We often think of robots as merely assembly-line tools meant for physical labor. But they're capable of much more than that: like companionship, and even love.
Will we come to depend on robots as a source of empathy? And will we welcome them everywhere, from the boardroom to the bedroom? Research scientist Dr. Leila Takayama studies human-robot interaction at robotics lab Willow Garage, and has seen our relationship with bots evolve.
What's her take on our future bond with bots? Find out in the video above, and/or click the link below for a full transcript. And don't forget to sound off in the comments section at the bottom of the page.
To keep the conversation going, check out this recent HuffPost Live segment on human-robot interaction.
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Meet Jules, the newest and most realistic humanoid robot yet from David Hanson and the team at Hanson Robotics.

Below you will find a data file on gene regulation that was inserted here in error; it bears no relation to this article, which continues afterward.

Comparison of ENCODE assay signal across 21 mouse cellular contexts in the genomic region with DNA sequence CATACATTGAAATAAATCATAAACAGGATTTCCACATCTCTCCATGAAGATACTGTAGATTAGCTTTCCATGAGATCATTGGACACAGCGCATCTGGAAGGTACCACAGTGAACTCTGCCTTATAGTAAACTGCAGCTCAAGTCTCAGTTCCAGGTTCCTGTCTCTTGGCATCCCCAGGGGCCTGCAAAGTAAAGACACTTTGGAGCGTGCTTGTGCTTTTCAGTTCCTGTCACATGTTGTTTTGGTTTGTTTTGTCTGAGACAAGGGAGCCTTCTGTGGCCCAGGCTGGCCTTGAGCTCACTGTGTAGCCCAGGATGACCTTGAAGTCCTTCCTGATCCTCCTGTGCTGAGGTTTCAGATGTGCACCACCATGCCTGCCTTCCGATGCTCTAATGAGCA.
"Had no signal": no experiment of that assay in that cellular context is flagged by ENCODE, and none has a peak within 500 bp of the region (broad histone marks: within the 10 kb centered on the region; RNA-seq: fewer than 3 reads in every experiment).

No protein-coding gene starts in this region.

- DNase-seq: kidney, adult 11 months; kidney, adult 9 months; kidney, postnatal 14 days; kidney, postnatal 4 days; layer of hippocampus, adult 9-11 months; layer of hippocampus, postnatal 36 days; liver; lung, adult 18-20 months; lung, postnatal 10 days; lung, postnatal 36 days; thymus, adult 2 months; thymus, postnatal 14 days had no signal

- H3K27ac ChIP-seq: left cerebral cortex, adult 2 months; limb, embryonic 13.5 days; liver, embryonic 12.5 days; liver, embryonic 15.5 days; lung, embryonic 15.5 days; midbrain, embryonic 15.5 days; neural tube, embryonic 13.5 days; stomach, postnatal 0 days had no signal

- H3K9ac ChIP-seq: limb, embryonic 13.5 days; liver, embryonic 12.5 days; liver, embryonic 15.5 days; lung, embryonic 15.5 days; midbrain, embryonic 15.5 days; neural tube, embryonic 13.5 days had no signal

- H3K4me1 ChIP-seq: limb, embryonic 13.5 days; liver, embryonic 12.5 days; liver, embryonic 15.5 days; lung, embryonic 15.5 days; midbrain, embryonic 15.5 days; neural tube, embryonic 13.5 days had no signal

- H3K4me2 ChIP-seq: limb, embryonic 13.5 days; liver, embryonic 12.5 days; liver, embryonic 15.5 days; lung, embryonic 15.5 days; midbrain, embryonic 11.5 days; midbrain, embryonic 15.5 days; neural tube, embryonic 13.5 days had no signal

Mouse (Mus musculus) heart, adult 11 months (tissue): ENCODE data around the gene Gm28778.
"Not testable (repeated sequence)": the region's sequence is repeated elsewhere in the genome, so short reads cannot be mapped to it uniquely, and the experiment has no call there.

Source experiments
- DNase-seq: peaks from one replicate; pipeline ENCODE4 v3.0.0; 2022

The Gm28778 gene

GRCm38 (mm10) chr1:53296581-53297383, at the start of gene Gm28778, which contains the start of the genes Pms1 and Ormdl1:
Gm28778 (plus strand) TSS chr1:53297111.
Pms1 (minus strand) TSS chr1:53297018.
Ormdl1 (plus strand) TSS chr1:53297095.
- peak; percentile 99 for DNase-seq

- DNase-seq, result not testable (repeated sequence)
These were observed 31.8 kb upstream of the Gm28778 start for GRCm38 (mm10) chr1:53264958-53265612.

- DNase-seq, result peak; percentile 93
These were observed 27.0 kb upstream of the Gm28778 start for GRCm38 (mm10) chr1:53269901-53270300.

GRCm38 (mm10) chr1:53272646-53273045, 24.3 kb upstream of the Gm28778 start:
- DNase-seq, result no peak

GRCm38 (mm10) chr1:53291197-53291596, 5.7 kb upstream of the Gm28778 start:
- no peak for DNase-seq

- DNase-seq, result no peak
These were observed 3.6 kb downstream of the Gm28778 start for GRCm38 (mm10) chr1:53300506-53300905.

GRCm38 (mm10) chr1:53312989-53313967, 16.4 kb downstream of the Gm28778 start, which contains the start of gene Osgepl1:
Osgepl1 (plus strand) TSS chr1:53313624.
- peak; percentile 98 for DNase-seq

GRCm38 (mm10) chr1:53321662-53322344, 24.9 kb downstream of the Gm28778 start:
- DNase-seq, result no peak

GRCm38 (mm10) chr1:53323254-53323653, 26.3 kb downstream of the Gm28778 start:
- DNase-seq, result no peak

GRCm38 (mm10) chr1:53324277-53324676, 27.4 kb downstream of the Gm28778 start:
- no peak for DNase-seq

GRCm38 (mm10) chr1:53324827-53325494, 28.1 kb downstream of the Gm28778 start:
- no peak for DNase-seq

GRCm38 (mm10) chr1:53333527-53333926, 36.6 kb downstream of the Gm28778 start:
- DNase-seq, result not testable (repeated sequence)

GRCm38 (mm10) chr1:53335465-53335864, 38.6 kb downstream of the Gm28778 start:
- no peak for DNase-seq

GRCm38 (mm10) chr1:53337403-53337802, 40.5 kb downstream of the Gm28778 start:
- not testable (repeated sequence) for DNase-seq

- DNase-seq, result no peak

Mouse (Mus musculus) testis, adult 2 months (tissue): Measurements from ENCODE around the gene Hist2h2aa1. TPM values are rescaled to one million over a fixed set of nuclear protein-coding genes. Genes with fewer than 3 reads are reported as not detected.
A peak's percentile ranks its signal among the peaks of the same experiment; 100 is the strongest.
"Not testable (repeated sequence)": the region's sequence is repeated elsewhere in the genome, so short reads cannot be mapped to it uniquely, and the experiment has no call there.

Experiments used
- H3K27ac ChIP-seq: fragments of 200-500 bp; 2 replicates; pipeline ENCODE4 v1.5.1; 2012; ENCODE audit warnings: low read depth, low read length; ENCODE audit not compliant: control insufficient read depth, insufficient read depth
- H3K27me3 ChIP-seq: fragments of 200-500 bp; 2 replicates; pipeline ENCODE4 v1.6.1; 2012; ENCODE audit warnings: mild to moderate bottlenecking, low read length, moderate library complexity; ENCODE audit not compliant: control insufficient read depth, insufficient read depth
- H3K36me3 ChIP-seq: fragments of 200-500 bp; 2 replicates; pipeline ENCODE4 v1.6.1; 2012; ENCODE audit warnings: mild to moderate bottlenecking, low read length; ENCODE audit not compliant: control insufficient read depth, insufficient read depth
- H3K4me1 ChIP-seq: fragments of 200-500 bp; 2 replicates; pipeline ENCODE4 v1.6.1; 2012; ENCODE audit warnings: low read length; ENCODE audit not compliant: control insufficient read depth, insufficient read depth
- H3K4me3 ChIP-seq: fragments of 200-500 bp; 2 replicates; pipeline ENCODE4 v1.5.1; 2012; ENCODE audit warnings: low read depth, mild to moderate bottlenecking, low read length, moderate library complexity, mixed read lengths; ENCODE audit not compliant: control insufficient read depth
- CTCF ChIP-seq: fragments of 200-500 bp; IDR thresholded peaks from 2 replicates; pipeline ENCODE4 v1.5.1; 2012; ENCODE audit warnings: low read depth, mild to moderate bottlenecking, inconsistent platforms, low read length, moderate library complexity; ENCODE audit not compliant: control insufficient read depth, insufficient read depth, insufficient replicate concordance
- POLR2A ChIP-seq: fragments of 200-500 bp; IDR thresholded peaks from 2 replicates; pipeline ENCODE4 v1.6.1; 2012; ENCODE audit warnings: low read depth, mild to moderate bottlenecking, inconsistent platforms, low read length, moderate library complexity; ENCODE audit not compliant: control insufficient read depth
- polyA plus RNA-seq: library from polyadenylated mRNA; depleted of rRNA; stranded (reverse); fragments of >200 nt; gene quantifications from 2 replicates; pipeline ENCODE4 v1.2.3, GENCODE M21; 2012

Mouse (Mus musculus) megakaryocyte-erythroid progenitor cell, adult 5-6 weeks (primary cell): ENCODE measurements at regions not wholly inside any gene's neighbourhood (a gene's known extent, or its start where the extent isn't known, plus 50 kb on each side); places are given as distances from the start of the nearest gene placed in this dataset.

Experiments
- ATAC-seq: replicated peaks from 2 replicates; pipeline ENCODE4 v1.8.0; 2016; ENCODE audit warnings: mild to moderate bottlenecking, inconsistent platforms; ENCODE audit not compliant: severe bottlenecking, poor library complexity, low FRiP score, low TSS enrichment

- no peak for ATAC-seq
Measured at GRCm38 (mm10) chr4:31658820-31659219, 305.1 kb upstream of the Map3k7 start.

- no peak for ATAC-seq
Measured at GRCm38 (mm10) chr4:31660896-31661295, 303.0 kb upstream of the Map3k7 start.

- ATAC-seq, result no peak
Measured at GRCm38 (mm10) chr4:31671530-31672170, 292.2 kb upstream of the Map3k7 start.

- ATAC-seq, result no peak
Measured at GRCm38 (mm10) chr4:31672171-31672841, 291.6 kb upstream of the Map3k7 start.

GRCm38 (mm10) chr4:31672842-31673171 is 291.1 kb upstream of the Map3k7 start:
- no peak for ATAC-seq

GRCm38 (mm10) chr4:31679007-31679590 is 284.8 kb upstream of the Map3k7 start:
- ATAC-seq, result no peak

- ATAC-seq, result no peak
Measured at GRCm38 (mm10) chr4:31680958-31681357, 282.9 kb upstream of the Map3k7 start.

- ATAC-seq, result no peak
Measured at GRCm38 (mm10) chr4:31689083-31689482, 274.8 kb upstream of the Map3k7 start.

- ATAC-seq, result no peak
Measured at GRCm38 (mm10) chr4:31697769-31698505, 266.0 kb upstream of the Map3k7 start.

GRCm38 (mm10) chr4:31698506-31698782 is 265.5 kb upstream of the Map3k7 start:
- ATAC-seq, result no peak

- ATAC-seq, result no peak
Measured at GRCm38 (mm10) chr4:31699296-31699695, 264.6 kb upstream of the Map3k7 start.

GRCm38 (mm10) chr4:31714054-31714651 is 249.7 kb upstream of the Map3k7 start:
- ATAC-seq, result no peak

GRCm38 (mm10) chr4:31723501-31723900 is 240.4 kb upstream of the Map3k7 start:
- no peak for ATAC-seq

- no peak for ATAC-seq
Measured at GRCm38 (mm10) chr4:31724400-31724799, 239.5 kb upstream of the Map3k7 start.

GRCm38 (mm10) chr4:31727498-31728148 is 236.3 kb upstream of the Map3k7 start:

A robot that looks just like its creator (www.newscientist.com).
Engineers at Kagawa University in Japan are developing a talking robotic version of the human mouth: To enable the robot's speaking abilities, engineers at Japan's Kagawa University used an air pump, artificial vocal chords, a resonance tube, a nasal cavity, and a microphone attached to a sound analyzer as substitutes for human vocal organs.
ACTROID-F in AIST Open Lab 2010.
Robot modeled after Albert Einstein. Einstein mimics the facial expressions he detects in others. Smile at him, and he'll smile back.
Cybernetic human dance demo in DCEXPO, 2010.
Humanoid face created by Hanson Robotics (www.hansonrobotics.com). Robotics scientists at Hanson previously created animatronic puppets for Disney studios.
Animatronic baby mechanism for anonymous TV series. Built by Chris Clarke for CNFX Workshop.
Taiwanese Kissing Robots (NTUST Robot) were exhibited in AutoRob2009 in Gwangju, Korea. They were developed by Prof. Chyi-Yeu Lin's research team in National Taiwan University of Science and Technology.
Robot girl with silicone skin.